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By The Numbers

Workplace Survey, Findings

1.Workers are struggling to work effectively. 

When focus is compromised in pursuit of Collaboration, neither works well.

2. Effective workplaces balance focus and collaboration. 

Workplaces designed to enable collaboration without sacrificing employees’ ability to focus are more successful.

3. Choice drives performance and innovation. 

Employers who provide a spectrum of choices for when and where to work are seen as more innovative and have higher-performing employees.

 

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FIVE ESSENTIAL ROLES TO BUILD A LEADERSHIP TEAM

 

When social entrepreneurs understand their strengths and priorities, and develop a leadership team composed of people with disparate and complementary skills, it creates “the perfect combination.”

According to Chantal Laurie Below and Kimberly Dasher Tripp, from Stanford University, there are five essential leadership roles in an organization that is ready to scale up. These roles may or may not be filled by five separate people; in some cases multiple roles can be filled by one person. The five roles are the evangelist, scaling partner, connector, program strategist, and realist. 

 

1.Evangelist. The most important member of the leadership team is the evangelist—the person who is deeply passionate about the organization’s mission and convinces others to help fulfill it. When the founder is still at the organization, he is the person who fills the role of the evangelist. If the founder has been replaced, it is the entrepreneur who is running the organization (often with the title of CEO, president, or executive director) who becomes the evangelist.

The evangelist is also the external face of the organization. People want to understand the evangelist’s underlying motivations for leading the organization and be captivated by the organization’s founding story and long-term vision. The evangelist can skillfully weave together the organization’s mission and programs with stories that express it in personal terms in order to truly “evangelize” and convert nonbelievers.

2.Scaling Partner. The second role that is required is the scaling partner. This person is the organization’s pragmatist, someone who can think strategically and make the evangelist’s vision a reality. Sometimes this position is called the COO, and other times the deputy or managing director. The scaling partner must enjoy creating and managing systems that improve organizational efficiency, as well as creating systems that allow staff members to enjoy their jobs and feel valued and rewarded.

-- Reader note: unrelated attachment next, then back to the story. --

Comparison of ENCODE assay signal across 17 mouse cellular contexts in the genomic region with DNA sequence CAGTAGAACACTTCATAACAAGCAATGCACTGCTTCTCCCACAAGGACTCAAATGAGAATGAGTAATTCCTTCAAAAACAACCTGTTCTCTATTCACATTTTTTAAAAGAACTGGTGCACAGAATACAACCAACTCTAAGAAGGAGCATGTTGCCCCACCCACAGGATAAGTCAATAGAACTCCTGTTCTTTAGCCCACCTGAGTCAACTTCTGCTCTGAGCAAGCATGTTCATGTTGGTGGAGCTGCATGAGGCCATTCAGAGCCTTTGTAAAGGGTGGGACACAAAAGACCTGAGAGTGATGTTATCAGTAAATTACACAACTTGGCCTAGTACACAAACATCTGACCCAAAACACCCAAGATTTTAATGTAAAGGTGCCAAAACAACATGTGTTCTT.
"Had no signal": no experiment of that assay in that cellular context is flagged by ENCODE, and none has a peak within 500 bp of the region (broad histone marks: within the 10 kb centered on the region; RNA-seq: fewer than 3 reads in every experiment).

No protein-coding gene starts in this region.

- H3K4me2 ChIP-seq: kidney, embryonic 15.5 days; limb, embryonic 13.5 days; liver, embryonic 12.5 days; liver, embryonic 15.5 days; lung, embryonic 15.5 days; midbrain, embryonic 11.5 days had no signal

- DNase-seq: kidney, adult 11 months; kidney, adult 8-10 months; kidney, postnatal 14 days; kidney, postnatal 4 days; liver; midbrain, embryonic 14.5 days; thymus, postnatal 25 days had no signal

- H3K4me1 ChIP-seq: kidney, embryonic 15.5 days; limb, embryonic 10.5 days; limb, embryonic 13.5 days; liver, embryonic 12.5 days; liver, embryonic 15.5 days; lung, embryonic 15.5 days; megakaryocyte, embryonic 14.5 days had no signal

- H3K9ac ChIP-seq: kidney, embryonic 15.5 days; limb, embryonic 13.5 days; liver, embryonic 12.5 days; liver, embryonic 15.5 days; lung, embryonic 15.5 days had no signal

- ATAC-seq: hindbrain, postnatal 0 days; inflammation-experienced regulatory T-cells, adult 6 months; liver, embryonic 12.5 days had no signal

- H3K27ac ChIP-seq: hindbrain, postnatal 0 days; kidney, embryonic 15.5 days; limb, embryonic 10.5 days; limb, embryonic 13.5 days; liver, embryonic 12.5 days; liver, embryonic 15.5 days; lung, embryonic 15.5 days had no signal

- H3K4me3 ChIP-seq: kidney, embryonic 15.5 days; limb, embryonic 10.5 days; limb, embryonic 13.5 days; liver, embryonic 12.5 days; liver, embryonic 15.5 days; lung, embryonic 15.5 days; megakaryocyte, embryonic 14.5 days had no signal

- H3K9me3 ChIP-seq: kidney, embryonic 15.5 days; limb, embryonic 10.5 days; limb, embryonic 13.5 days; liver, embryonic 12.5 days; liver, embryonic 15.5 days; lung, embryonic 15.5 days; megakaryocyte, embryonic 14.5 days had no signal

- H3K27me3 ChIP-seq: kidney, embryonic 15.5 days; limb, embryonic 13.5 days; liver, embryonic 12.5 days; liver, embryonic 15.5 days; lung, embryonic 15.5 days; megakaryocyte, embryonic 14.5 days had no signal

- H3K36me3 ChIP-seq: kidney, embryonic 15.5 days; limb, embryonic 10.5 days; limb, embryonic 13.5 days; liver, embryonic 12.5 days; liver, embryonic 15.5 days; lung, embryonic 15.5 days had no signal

“A lot of organizations are looking for entrepreneurial people who can build the plane while flying it,” says James Weinberg, founder and CEO of Common good Careers. “But at [the scaling] stage, they actually do need someone to just build the plane.” Or as Osberg says, the scaling partner is “someone who can unleash the productivity of the organization by ensuring that people spend their time in the right way.”

3.Connector. The role of the connector is to fill in the gaps left by the entrepreneur as he focuses on being the evangelist. Traditionally, this position might be called a vice president or director of development. It is also akin to the role that the chief of staff plays for a politician, maximizing the politician’s time and ensuring access to important people. The connector makes sure that the evangelist is speaking to the right audiences at the right time and capitalizing on all opportunities. In addition, the connector ties development efforts to programs and manages existing funding relationships, freeing the evangelist to spend time on other activities.

4.Program Strategist. All organizations—whether they are focused on education, health, or climate change—need a program strategist who is an expert in that particular field and whose role is to ensure that the programs achieve the desired outcomes. The program strategist not only has issue area expertise, but also understands how the programs are implemented in the field. This role brings credibility and expertise to the organization and its programs that may not have existed. The program strategist not only looks at how programs are running day-to-day, but also thinks about how the innovation can be scaled up, diversified, and perfected. Foote describes the program strategist as the “sacred flame” of the organization, responsible for creating a bridge between the reality of the programs and the vision of the evangelist. Without a program strategist with a strong voice on the leadership team, an organization can stray from its mission and end up scaling programs that do not produce the desired outcomes.

5.Realist. Every organization needs someone on the leadership team who plays the role of the realist, the person who keeps the organization grounded in financial reality. This person is often called the chief financial officer (CFO). Placing the financial function on equal footing with other senior management roles ensures consistency, practicality, and coordination within the organization. “The finance person is the bedrock position,” says Jim Fruchterman, founder and CEO of Benetech. “He or she inserts a culture of frugality and ethics, accountability for financial results, and reality.” The realist is more than a financial officer, he is also the person rolling up his sleeves and “minding the store.”